Shirish Pawar, national award-winning actor |
Sameer Mohite’s Upjeevika Foundation is offering free spoken English classes at one Buddha Vihara in Worli, Mumbai, and two others in Chiplun, Konkan.
Dr Sameer Mohite, 40, started his academic journey from a point of hesitation. On his second day in college, he learnt of a student exchange program with Sweden. “I saw three students sitting in the office. When I got to know that they were going to go to Sweden, I knew I had to go too,” he recounted. The teacher and social worker remembered that incident as being a turning point in his life.
Through his non-profit, Upjeevika Foundation, Mohite, who teaches at Nirmala Niketan college, works on building the psycho-social learning of children by working on their spoken English. He has worked in various parts of Chiplun in Konkan, and recently started working at Buddha Viharas in Mumbai. “We draw our motivation from Dr BR Ambedkar. If he had educated himself from several universities across the world, why shouldn't we, his followers, aim for the same?” Mohite said.
Working with several Zilla Parishad schools, Mohite helped two of his students enrol at Oxford University and at the University of Edinburgh. “These are students from the Dalit community, who fought against the odds they found themselves in to reach there,” Mohite said.
A Dalit himself, Mohite accepts that he was lost after finishing his schooling. “It's the same dilemma I see in my students,” he said. “Lack of awareness, and no self-confidence, especially in English, the language of education almost everywhere, lead to increasing dropout rates.” Mohite himself took a gap year and enrolled at Nirmala Niketan College of Social Work. “That's where my journey began,” he recounted.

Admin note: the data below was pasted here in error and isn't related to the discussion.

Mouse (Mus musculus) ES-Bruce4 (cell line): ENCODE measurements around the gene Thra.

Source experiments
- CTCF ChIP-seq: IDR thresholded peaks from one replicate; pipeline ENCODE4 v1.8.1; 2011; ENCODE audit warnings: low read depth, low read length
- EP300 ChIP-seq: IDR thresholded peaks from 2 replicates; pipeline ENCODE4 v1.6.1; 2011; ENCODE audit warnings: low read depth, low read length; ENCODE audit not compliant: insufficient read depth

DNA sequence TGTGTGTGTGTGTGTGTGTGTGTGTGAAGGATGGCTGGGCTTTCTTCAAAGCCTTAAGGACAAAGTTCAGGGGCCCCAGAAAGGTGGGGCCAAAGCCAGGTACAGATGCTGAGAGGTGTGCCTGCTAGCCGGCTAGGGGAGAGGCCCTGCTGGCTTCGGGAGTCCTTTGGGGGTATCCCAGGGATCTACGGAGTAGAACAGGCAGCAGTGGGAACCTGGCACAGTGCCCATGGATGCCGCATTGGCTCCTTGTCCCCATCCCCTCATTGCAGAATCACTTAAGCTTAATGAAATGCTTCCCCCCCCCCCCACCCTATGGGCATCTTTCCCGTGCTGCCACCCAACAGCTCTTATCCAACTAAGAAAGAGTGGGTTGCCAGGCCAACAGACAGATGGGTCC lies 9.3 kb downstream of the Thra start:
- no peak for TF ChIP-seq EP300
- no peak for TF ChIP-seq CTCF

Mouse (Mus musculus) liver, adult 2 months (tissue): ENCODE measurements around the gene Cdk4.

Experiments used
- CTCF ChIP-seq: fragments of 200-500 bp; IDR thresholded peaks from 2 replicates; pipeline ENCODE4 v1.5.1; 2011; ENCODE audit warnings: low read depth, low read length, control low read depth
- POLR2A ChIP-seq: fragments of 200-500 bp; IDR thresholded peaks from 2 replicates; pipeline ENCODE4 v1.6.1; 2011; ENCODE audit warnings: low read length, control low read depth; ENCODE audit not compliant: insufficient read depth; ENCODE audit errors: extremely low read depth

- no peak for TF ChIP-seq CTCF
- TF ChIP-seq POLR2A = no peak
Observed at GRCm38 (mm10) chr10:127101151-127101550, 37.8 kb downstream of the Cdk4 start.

Using colloquial English without enforcing strong grammatical boundaries, Mohite and his team have tried making English accessible. “We learnt on the way that to retain the attention of students, we have to work on more than just the language. We introduced some ice-breaking activities, made the session more personally involving, and that became the glue,” he said.
Mohite plans on turning the several community centres or Buddha Viharas in Mumbai into learning centres. “The marginalised children need equitable education and a hand-holding place where they can access the world outside of their purview. The Viharas were never meant to be religious centres, but were centres of knowledge,” he said.
His team has started one learning centre at a Buddha Vihara in Worli and two others in different parts of Chiplun. “We are aiming to work with 10 more centres in the coming year in Mumbai. I believe if we can manage the community centres well, we would be reaching out to a lot of young people and increasing their knowledge retention.”
Filmmaker and actor Shirish Pawar who worked with Upjeevika for three years, teaching acting, film-making and music to children in the Chiplun centres, said Mohite is a committed activist who decided to spend his own money on keeping the initiative running after a fellowship ran out. “We were able to get children more interested in formal education through acting and singing,” he said.